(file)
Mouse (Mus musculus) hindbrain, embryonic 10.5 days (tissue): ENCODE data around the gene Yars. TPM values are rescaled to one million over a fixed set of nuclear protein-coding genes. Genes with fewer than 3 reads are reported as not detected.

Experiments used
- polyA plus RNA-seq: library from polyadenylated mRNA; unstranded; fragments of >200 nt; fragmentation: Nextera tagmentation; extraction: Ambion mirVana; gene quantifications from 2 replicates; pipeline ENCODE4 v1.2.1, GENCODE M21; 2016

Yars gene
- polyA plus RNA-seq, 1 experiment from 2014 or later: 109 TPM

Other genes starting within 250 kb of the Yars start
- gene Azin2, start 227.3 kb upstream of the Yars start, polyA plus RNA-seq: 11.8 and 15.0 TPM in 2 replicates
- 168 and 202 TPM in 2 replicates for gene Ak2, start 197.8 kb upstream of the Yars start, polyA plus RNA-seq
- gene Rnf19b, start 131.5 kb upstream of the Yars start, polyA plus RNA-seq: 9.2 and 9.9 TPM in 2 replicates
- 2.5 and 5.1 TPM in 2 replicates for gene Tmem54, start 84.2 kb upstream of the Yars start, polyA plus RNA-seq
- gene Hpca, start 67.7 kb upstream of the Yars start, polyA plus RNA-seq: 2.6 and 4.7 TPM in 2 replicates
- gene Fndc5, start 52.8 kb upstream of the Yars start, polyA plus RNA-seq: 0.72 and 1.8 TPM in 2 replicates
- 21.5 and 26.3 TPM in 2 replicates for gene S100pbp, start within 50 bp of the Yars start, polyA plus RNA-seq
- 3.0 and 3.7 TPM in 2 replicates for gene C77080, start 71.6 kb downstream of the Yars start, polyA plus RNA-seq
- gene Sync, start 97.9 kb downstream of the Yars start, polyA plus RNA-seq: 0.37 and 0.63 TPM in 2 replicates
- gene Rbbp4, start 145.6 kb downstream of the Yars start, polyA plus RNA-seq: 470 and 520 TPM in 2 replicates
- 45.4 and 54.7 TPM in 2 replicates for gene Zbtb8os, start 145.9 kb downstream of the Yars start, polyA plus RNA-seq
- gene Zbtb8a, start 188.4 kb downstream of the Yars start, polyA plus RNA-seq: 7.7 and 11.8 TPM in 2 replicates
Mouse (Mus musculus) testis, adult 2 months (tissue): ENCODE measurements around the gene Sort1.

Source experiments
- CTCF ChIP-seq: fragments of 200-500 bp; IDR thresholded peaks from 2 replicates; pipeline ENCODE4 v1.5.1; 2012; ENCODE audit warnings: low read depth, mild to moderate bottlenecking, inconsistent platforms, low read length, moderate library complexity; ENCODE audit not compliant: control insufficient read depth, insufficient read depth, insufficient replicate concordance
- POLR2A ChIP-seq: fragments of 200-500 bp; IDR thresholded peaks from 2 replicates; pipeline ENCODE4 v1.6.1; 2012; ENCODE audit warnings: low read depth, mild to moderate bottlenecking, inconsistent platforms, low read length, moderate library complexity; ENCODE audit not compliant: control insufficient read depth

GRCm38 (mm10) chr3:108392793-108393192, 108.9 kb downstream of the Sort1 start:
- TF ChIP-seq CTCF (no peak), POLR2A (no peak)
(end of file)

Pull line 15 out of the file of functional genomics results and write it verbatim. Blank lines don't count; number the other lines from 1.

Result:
- gene Sync, start 97.9 kb downstream of the Yars start, polyA plus RNA-seq: 0.37 and 0.63 TPM in 2 replicates